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Large-Scale, Cheap Solar Electricity

By Kevin Bullis
Technology Review
June 23, 2006


A well-financed California startup is promising to build
a solar-cell factory that could finally make solar power affordable.

This week, Nanosolar, a startup in Palo Alto, CA,
announced plans to build a production facility with the
capacity to make enough solar cells annually to generate
430 megawatts. This output would represent a substantial
portion of the worldwide production of solar energy.

According to Nanosolar's CEO Martin Roscheisen, the
company will be able to produce solar cells much less
expensively than is done with existing photovoltaics
because its new method allows for the mass-production of
the devices. In fact, maintains Roscheisen, the
company's technology will eventually make solar power
cost-competitive with electricity on the power grid.
Nanosolar also announced this week more than $100
million in funding from various sources, including
venture firms and government grants. The company was
founded in 2001 and first received seed money in 2003
from Google's founders Larry Page and Sergey Brin.
Experts say Nanosolar's ambitious plans for such a large
factory are surprising. "It's an extraordinary number,"
says Ken Zweibel, who heads up thin-film research at the
National Renewable Energy Laboratory in Golden, CO. Most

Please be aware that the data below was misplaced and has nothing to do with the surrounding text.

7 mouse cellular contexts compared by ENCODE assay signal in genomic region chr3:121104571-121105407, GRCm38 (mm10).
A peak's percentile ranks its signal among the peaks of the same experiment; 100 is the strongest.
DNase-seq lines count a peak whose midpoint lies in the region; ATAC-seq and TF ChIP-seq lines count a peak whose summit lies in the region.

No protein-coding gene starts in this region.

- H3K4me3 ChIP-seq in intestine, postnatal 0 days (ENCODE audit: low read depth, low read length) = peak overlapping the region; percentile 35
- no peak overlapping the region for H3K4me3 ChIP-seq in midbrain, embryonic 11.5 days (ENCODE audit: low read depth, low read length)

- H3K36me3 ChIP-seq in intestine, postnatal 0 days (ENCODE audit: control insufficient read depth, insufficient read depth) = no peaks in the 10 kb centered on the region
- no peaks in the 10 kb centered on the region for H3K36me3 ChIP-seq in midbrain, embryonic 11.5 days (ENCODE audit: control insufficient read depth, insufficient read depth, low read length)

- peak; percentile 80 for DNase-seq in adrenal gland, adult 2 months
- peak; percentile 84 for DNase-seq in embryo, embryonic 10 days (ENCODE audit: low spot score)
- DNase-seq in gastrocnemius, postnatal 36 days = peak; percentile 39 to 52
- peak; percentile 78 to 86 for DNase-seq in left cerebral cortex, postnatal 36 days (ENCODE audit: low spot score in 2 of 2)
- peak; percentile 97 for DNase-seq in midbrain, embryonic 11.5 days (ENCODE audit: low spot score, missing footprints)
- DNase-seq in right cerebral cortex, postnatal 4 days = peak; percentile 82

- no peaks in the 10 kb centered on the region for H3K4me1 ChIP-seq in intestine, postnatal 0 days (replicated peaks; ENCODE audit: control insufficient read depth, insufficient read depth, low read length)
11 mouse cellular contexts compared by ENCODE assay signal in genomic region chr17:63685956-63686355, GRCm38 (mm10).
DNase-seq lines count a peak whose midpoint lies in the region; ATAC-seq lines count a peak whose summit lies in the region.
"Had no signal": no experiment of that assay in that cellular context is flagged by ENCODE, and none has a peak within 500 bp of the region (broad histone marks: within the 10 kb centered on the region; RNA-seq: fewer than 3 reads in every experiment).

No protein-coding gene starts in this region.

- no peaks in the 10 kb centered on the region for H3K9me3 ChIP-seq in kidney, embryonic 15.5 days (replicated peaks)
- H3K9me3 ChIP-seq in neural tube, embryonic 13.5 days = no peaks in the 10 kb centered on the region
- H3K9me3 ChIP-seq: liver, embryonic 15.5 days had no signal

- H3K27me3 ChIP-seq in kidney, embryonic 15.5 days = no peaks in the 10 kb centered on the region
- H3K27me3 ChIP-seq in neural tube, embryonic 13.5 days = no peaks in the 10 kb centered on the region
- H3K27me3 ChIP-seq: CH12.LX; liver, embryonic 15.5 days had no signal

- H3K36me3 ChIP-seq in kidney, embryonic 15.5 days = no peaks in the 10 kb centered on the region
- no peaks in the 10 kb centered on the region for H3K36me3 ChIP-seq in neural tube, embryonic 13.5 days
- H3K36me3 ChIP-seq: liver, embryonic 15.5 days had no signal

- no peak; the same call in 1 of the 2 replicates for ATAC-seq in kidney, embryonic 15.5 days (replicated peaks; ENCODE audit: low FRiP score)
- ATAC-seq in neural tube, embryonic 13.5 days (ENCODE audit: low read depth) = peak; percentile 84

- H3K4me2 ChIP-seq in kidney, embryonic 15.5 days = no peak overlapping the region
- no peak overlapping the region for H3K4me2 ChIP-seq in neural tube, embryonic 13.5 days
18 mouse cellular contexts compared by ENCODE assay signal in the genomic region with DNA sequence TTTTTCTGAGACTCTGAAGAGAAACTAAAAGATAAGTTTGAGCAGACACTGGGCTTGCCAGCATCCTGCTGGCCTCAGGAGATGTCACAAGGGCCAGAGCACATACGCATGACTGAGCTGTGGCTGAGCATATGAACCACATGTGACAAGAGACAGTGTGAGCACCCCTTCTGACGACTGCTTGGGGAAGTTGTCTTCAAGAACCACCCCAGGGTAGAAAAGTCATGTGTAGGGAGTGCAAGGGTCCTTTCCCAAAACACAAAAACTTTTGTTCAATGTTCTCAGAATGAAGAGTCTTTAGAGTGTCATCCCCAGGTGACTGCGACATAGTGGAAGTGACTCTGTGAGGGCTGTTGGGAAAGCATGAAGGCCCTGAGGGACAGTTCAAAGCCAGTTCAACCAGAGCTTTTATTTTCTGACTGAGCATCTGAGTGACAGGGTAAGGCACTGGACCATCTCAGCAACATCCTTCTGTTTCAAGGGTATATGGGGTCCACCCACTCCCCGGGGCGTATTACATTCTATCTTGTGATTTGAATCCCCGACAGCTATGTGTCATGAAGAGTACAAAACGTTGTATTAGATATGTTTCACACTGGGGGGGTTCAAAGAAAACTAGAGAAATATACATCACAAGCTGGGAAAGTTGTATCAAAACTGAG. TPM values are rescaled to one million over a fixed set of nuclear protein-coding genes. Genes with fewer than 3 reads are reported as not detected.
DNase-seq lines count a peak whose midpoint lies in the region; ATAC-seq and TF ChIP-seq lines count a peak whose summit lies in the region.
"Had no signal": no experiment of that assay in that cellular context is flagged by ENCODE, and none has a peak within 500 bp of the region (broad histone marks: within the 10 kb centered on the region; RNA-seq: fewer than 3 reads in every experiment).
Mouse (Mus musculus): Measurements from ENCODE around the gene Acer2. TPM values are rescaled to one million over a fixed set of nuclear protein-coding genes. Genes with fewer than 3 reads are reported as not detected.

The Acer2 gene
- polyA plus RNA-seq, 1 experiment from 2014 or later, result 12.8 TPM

groups building new solar technologies "add maybe 25 or
50 megawatts," he says. "The biggest numbers are closer
to 100. So it's a huge number, and it's a huge number in
a new technology, so it's doubly unusual. All the
[photovoltaics] in the world is 1,700 megawatts."

Today, the lion's share of solar cells are based on
crystalline silicon, which is about three to five times
too costly to compete with grid electricity, Zweibel says.

Nanosolar's technology involves a thin film of copper,
indium, gallium, and selenium (CIGS) that absorbs
sunlight and converts it into electricity. The basic
technology has been around for decades, but it has
proven difficult to produce it reliably and cheaply.
Nanosolar has developed a way to make these cells using
a printing technology similar to the kind used to print
newspapers, rather than expensive vacuum-based methods.
Although the company expects to start selling solar
cells next year, ramping up to full production will take
more time. Meanwhile, high demand for solar cells
worldwide will keep prices high, Roscheisen says.
Eventually, however, he says the company hopes to
attract more customers with lower prices, in several
years reaching prices that make solar-power electricity
competitive with the grid.

Zweibel says the company is likely to face challenges in
ramping up production, although their pilot
manufacturing facility is a big step. And he adds that
Nanosolar is not alone in developing inexpensive
manufacturing processes for CIGS solar cells, and at
least one other company is working with a printing process.

Meanwhile, Andrew Gabor, senior engineer at Evergreen
Solar, a silicon solar-cell developer and manufacturer
in Marlboro, MA, says current supply problems related to
conventional solar cells are easing as more production
capacity is coming on line. This could mean that prices
for silicon cells start dropping again, eventually
becoming competitive with grid electricity. He suggests
that in the future solar electricity supply will likely
be met by a mix of technologies.

 

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